The Norman invasion and conquest of Anglo-Saxon England by William the Conqueror in 1066 greatly shaped the face of England. The influence of the Normans brought England culturally closer to the rest of the European continent. The invasion also wiped out the Anglo-Saxon aristocracy and with it the ruling class of a Germanic society. The Anglo-Saxon shire system of government remained during Norman rule but was greatly improved following the Conquest.
Anglo-Saxon England was dominated by Germanic culture. This included the “Old English” language. After Harold Godwinson was defeated by William the Conqueror an Anglo-Norman language began to take over England. The Norman language is Latin based and very different to the Germanic languages. This change to a Latin based language brought England closer to the culture of other Norman influenced areas of mainland Europe, this included nearby France. This opened successful trade routes between Southern England and Continental Europe. This benefited the Southern English cities including Southampton and London.
The conquest of England put a virtual end to the Anglo-Saxon aristocracy. Those not killed in the Battle of Hastings or its follow-up skirmishes were replaced by Norman, French, or other European mercenaries who had fought for William the Conqueror with the promise of land in England. These new estate owners were able to change the structure of the country from the inside, drastically altering the higher society of England. This was done without changing the daily lives of peasants too much and risking a huge uprising.
The Anglo-Saxon history
The Anglo-Saxon government was built on a structure of shires roughly the same size; they were administratively controlled by a sheriff. Unlike many countries in Europe at the time, Anglo-Saxon government was based in one permanent physical location. This differs from the usual traveling courts of continental Europe. The Normans kept this setup and rather than implement their own system they adapted the system to follow their own ideals. The changes included a move to a more centralized power over the autonomous shires and the creation of “The Domesday Book”. “The Domesday Book” allowed the Normans to track the census, this, with the creation of an accounting officer known as an Exchequer by King Henry I in 1150 were able to increase the efficiency of taxation in England. While these were not popular additions for the Anglo-Saxons it improved the functionality of the Norman government over the shires and added invaluable tax money to the treasury in Winchester.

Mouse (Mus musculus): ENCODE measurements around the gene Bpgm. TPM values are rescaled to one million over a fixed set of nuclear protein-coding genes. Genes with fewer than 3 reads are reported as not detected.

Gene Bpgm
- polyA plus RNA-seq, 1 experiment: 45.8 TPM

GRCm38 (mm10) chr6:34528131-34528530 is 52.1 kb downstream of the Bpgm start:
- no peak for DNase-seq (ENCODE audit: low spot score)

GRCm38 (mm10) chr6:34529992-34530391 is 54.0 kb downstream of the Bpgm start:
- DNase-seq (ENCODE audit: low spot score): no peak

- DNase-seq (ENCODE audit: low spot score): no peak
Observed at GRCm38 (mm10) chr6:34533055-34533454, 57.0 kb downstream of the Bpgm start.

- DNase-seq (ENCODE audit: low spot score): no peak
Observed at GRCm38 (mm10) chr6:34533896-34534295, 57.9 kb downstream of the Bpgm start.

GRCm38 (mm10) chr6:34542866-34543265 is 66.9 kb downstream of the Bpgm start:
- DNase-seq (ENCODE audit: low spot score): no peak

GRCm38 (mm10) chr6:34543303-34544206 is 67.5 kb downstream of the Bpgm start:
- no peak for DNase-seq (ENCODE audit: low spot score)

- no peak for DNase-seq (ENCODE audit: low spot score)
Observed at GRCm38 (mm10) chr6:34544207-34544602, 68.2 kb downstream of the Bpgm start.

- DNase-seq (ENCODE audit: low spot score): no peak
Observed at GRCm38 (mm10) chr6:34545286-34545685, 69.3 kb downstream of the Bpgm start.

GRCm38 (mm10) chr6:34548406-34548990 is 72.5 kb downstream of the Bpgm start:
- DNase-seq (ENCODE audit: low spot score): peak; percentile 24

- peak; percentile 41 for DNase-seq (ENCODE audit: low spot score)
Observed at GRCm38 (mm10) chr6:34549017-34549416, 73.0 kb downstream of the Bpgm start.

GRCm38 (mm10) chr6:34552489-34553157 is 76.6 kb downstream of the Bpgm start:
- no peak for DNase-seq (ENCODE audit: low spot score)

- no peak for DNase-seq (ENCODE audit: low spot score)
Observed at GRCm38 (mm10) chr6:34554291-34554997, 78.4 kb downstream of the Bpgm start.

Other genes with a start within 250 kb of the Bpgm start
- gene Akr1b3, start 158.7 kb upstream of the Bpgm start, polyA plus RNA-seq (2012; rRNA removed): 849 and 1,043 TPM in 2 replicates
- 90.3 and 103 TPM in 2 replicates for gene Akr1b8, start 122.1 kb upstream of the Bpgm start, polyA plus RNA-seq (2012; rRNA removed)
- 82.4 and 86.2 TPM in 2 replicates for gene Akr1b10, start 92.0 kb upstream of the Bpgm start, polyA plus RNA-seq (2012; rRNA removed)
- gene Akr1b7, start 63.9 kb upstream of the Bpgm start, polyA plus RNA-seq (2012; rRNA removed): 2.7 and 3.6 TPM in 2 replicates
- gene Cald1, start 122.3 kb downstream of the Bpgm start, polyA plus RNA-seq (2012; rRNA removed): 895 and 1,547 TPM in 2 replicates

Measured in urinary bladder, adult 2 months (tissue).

So how did they helped England out?
The Norman government was also able to standardize the laws England followed. Previously the Scandinavian based “Danelaw” had been modified to suit the Anglo-Saxon shire system.
The Norman rule of England can be appreciated as having long term positive effects. While some of the Anglo-Saxon characteristics such as language and many of the nobility, the switch to a Latin based language certainly opened up additional trade that was vital to making southern England, especially London a European stronghold. The Anglo-Saxons had made a well organized start to creating a stable government for the shire system. The Normans again put their own ideas into the system and were left with a very successful way to tax and track the inhabitants of the country.